Nwanze lamented that the gender misrepresentation and biases in the reportage of gender-sensitive issues were fuelled by citizen bloggers who masquerade as professionals in the field of journalism. She was emphatic that a Blogger is not a journalist, unless one with training as a journalist hence she insisted that real professionals in media should brace the challenge to do the needful and take over their profession from quacks in order to restore the reputation of journalism which is a serious professional job.

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She emphasized on the need for education for everyone who wishes to be a media practitioner adding that with the democratization of the media space with numerous options, gender related issues should be better reported by professional media practitioners to stand them out from the crowd of bloggers.

Nwanze appealed to media practitioners to have a greater sense of responsibility whenever they are doing their reports, adding that images play great roles on gender stories, hence they should be mindful of the image accompanying their story.

media practitioners

She encouraged media practitioners to be credible always, throw away anything that will distract them from the kernel of the story, they were doing and to always protect the interest of the minor.
 “Let’s call a spade a spade if there has been a violation of rights, the media should be able to call it the way it is,”  Nwanze said.

A gender rights activist and Founder/ Managing Director of PAGED Initiative (Participatory Communication for Gender Development) Ummi Bukar encouraged media practitioners to be mindful of their choice of words and treat stories on their value rather than engage on self-judgment over the stories. She said media practitioners should stop focusing on superficial things or colouring the report to sensationalize the news for women but would not do same for men. She appealed for media practitioners to always do balanced the report as responsible media practitioners.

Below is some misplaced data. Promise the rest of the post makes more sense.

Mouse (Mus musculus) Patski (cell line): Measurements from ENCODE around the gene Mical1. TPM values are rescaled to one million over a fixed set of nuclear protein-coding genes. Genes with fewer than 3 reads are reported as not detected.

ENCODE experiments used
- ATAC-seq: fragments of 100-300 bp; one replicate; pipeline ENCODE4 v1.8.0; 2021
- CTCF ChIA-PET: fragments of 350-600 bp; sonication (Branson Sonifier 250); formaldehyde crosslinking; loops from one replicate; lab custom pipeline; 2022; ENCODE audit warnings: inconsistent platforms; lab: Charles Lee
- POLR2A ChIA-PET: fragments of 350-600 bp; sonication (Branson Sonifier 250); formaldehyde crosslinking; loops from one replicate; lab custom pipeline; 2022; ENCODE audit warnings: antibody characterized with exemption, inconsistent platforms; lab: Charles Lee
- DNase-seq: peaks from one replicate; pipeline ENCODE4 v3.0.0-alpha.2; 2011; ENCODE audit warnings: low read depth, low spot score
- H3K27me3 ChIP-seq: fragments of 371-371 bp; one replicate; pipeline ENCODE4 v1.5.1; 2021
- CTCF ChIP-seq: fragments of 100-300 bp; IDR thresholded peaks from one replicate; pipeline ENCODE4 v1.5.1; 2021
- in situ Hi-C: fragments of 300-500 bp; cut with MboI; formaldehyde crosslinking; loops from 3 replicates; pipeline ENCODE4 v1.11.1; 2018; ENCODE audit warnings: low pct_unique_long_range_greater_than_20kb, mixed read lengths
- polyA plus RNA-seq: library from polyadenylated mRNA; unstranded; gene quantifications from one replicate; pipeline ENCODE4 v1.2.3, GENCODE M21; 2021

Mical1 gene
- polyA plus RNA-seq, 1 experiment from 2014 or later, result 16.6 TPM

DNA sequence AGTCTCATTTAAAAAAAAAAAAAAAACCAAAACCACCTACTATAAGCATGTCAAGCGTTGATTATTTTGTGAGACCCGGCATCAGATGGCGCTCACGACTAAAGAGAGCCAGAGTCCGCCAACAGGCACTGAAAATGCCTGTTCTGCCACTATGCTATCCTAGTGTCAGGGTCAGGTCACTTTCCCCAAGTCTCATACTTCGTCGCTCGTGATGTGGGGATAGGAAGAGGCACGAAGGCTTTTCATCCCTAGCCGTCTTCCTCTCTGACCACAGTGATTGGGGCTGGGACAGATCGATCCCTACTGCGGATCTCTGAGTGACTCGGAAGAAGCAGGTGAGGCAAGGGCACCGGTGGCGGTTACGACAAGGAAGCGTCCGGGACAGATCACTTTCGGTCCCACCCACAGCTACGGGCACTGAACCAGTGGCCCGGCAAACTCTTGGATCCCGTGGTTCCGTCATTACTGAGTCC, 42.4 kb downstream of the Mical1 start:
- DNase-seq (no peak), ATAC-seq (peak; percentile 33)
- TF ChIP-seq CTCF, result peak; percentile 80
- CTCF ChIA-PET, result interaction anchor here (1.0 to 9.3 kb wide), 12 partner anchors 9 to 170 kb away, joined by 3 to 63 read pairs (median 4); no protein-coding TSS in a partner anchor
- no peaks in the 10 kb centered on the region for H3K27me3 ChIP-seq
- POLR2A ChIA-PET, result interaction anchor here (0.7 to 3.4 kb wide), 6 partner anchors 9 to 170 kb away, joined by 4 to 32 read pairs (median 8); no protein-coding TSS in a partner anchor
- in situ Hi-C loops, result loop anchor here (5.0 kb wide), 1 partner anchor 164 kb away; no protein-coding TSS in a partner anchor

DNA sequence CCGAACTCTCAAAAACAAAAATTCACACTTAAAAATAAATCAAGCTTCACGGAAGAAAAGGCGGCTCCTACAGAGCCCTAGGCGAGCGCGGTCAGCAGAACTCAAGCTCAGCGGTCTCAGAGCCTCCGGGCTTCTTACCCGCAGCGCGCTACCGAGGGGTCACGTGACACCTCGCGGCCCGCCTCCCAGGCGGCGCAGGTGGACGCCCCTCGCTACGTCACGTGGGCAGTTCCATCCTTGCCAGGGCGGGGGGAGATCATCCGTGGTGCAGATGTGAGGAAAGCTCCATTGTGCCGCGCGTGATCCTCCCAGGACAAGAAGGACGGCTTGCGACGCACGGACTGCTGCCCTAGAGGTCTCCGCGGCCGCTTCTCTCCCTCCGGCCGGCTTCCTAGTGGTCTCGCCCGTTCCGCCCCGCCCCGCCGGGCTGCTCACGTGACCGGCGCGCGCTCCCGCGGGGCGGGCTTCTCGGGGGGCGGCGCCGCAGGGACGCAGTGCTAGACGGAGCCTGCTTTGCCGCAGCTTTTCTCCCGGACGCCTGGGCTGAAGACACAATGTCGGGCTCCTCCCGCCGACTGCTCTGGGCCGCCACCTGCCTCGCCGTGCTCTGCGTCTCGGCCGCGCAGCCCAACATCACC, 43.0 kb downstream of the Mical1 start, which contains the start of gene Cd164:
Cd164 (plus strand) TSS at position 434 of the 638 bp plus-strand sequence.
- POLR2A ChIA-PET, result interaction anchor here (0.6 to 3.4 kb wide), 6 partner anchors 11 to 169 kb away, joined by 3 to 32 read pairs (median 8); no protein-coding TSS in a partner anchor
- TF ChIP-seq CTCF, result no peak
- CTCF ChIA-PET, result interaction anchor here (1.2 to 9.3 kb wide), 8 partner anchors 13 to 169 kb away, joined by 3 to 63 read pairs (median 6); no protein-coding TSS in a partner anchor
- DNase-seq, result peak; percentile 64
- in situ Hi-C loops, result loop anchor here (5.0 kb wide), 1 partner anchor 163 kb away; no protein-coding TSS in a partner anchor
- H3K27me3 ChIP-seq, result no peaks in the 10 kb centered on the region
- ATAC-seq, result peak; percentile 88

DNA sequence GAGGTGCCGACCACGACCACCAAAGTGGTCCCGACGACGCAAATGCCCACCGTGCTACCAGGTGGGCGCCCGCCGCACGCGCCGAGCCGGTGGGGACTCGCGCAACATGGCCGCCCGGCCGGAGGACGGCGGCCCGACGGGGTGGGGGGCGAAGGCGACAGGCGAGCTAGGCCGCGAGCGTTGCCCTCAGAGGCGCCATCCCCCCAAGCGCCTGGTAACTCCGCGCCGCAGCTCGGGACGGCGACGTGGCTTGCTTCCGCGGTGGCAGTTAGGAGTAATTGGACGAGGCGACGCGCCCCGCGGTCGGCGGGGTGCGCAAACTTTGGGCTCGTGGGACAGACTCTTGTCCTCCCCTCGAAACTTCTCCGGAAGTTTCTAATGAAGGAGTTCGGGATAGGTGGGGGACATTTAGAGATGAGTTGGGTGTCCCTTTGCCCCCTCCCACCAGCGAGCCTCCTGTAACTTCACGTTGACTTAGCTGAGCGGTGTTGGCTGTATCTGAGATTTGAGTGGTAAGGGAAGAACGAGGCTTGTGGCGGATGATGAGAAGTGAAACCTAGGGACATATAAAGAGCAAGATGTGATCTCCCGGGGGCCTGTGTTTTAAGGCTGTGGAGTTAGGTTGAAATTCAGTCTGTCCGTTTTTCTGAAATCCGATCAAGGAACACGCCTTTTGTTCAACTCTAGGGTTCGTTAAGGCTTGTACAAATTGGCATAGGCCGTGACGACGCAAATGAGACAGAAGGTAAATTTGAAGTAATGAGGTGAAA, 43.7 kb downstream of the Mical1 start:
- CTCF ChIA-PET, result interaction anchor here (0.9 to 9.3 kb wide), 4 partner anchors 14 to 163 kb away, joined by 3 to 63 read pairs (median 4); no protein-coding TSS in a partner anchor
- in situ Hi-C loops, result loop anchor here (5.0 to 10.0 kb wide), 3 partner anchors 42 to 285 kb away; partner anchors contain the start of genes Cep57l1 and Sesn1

PAGED Founder insisted that writing human angle story was wonderful nut not making it sensational to the detriment of the victim who should enjoy protection to avoid damaging their future. She as well said the aggressor must not be protected by media reports but rather exposed to shame and ridicule to deter such acts in the future.
‘’We should shun sensationalism as responsible journalists, because there is no need to colour the story. Put off your judgment.’’, Bukar said.

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Project Lead of TechHerNg and gender equality expert, Kawthar Ahmed who moderated the workshop informed that its aim was to mobilize consciously media practitioners for fair and balanced portrayal of women in the media as well as transform social commentary around gender based issues by simulating gender balanced news reports.
She also informed that the training will contribute to gender equality and women’s empowerment in Nigeria hence the training would be by sharing experiences otherwise known as experimental learning through reflective conversations.

She advised that media practitioners should not allow bias to affect their report at any time but should be sensitive for gender issues while reporting to avoid stereotypes that hold women down further.

A gender Advocate and staff of Imo state Rural Electrification Agency , Comrade Happiness Odoechi Stephen spoke about her encounter during the 2019 general elections in her quest to represent Ngo Okpala state House of Assembly as a practical session for the participants, but not without advice to the federal government and Independent National Electoral Commission (INEC) to end money politics in Nigeria.

TechHerNg for women in Technology is an NGO founded by Chioma Agwuegbo. TechHer is partnering European Union, British Council and Premium Times in training 60 journalists across Nigeria in Gender balanced communication as supported by Ford foundation.

The trainees at the end of the two day workshop admitted they have been improved on their skills in reporting gender related issues and called for retraining for better stepping down of the knowledge from the gender reporting for media professionals in Owerri.

By Odogwu Emeka Odogwu